“It couldn’t have turned out better,” he says. “The quality of life [in Sarasota] is unparalleled, and there’s a tremendous amount of access to philanthropy and retired biotech and medical professionals who are eager to help or consult. It turned out to be a very special place and made recruiting people 1,000 times easier.”

Eventually, the company moved into offices in Lakewood Ranch, on Delainey Court near State College of Florida. The company has expanded from one office “pod” to three, including a Biosafety Level 2 Lab. Sambursky says he’s had to recruit some top executives from outside of Sarasota, but many employees have been hired locally.

Sambursky, as president and chief medical officer, continued to raise funds from investors—mostly angels and private equity firms—and hired a CEO to help set up the company and corporate structure. The company bought out the German firm in 2008 and consolidated the entire product development and marketing efforts in Sarasota. A second CEO resigned in 2012, and the board of directors named Sambursky CEO.

Sambursky admits it can occasionally be difficult to give up the autonomy he has in making decisions as a physician. “I have to step back and empower the team if we are going to grow as a company. There’s not enough me to go around,” he says.

Dealing with employees has also been a challenge, particularly knowing when to let someone go. “I made the mistake of keeping people around longer than I should have. I thought I was being supportive,” he says. “But I realized is that the other employees rally in support of the removal of someone who is not productive. They want to feel like you are trying to create the best possible team.”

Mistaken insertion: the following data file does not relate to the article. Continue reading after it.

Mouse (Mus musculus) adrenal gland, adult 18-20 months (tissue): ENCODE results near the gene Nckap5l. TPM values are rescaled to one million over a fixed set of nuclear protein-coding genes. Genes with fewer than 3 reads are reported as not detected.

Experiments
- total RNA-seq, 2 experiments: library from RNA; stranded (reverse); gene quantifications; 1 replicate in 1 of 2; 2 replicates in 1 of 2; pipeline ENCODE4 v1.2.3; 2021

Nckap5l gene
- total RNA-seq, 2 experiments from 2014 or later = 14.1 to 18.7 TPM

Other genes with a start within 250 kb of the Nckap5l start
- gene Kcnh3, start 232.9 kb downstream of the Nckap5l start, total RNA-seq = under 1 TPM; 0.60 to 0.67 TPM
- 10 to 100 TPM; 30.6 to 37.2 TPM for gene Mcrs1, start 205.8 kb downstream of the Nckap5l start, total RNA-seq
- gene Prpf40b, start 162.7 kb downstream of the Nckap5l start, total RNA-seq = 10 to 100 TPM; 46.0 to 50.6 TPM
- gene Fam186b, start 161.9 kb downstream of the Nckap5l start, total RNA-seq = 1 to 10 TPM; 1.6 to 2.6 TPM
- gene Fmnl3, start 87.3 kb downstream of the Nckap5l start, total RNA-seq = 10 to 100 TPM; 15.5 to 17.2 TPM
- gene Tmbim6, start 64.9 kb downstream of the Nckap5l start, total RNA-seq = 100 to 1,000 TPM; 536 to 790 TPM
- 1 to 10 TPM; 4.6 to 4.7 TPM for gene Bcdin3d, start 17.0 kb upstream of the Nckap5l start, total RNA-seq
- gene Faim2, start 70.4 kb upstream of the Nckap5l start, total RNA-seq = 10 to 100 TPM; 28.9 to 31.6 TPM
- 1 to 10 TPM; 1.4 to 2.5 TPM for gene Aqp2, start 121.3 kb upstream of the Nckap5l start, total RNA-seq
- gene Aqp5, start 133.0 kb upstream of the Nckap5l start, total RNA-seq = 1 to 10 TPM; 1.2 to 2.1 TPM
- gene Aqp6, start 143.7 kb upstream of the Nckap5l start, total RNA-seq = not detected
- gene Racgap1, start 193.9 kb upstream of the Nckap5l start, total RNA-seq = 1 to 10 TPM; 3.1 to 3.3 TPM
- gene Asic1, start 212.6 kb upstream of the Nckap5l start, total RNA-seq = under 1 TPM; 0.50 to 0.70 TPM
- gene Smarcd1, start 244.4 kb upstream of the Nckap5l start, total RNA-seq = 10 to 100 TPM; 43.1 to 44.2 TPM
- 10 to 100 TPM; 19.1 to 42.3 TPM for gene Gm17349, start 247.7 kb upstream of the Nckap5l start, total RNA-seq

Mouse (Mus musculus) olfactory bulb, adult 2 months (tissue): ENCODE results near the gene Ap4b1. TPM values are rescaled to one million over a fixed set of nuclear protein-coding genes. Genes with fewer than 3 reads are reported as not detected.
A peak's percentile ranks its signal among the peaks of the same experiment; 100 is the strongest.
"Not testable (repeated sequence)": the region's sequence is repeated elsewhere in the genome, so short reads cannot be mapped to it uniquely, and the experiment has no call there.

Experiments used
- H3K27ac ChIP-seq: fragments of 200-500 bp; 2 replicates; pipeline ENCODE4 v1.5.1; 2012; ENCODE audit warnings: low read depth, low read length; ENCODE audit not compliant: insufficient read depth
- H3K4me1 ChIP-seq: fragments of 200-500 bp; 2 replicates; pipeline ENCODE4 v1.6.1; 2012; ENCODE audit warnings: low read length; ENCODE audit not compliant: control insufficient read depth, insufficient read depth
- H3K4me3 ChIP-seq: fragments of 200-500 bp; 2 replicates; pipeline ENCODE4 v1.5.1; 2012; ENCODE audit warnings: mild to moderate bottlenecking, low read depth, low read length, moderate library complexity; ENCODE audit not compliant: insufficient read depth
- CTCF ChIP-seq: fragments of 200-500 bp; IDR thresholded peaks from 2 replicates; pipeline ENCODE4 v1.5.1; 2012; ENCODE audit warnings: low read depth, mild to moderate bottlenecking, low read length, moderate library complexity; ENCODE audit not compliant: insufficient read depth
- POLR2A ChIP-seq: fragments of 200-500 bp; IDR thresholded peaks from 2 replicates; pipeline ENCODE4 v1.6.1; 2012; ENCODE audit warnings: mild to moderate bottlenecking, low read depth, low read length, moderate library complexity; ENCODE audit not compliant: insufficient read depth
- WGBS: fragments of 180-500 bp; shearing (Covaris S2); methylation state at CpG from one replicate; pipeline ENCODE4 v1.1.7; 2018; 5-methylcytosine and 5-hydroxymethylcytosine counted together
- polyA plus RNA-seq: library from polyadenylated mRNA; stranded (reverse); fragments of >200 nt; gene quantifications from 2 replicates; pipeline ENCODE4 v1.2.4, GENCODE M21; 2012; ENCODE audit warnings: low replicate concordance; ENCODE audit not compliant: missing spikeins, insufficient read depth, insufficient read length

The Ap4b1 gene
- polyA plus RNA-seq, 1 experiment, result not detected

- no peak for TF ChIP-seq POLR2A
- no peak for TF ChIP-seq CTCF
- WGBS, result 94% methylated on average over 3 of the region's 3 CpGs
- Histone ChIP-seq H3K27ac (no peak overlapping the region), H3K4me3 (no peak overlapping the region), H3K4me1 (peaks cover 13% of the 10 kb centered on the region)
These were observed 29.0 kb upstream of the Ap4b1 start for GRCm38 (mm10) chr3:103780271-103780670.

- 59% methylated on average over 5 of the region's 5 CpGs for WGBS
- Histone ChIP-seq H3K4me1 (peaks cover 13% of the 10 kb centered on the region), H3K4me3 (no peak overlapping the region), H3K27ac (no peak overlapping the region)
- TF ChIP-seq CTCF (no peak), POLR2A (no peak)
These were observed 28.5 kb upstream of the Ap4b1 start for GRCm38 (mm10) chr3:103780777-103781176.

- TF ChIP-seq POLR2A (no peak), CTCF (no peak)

Craig Mallitz, president of Sarasota-based Mallitz Investment Group, which in 2013 invested more than $7 million in RPS, says Sambursky has helped shape a young company into a stable corporation. That eases the minds of investors who could be concerned with a physician leading a 70-employee business.

“That was certainly a consideration with us,” Mallitz says. “It was a long due-diligence process, but we got a chance to know him and he exhibited a strong knowledge of the business. Rob is very detailed. There’s rarely a time when a subject comes up and he doesn’t already have a smart answer.”

Dr. Herbert Kaufman, a widely published ophthalmologist and director of research at the Louisiana State University Eye Center, describes Sambursky as a “really unusual guy”—a thought leader in ophthalmology who can still bring practical medical products to market.

Kaufman says RPS is already changing medical practice around the world, as its in-office tests can instantly determine whether some eye infections are bacterial or viral, thereby reducing potential dangerous overuse of antibiotics.

Sambursky says the recession was the young company’s biggest test, as he was forced to slash the sales force when investments dried up in 2009. Various FDA testing and regulatory delays also threatened to derail the company many times.

“Oftentimes I felt like we were one step away from the end of the company,” he says. “I’ve been able to fortunately link a whole series of people together and educate them on the technology."

What dug him out of every hole is his conviction that RPS is special. “That enthusiasm has allowed me to bring in investors or influence people, so when we thought it would be impossible to make a deal or change the minds of the FDA, we’ve been able to do it—sometimes right at the last minute. I never stop battling,” he says. “As far as I’m concerned, it’s never over.”

Sambursky’s Rx for success

Lead by example.

Don't ask your investors or your team to do anything you can't stand behind or are not willing to do yourself.

Don't be undercapitalized.

Programs always cost more and take longer than originally forecasted.

Give employees a voice.

A flat organization with a positive corporate culture fuels productivity.

Not everyone will evolve.

With a rapidly growing company, some people who may have been a great fit at a specific inflection point may not remain the right person over time.

Integrity is everything.

Executives have to make tough choices, but in the end no one will fault you if you fight for your company and your team.

You can't do it all yourself

It’s important to build a strong team around you and to empower them, even if initially it feels like it is slowing you down. In the long run, the team's growth and support will catalyze your ability to be more effective.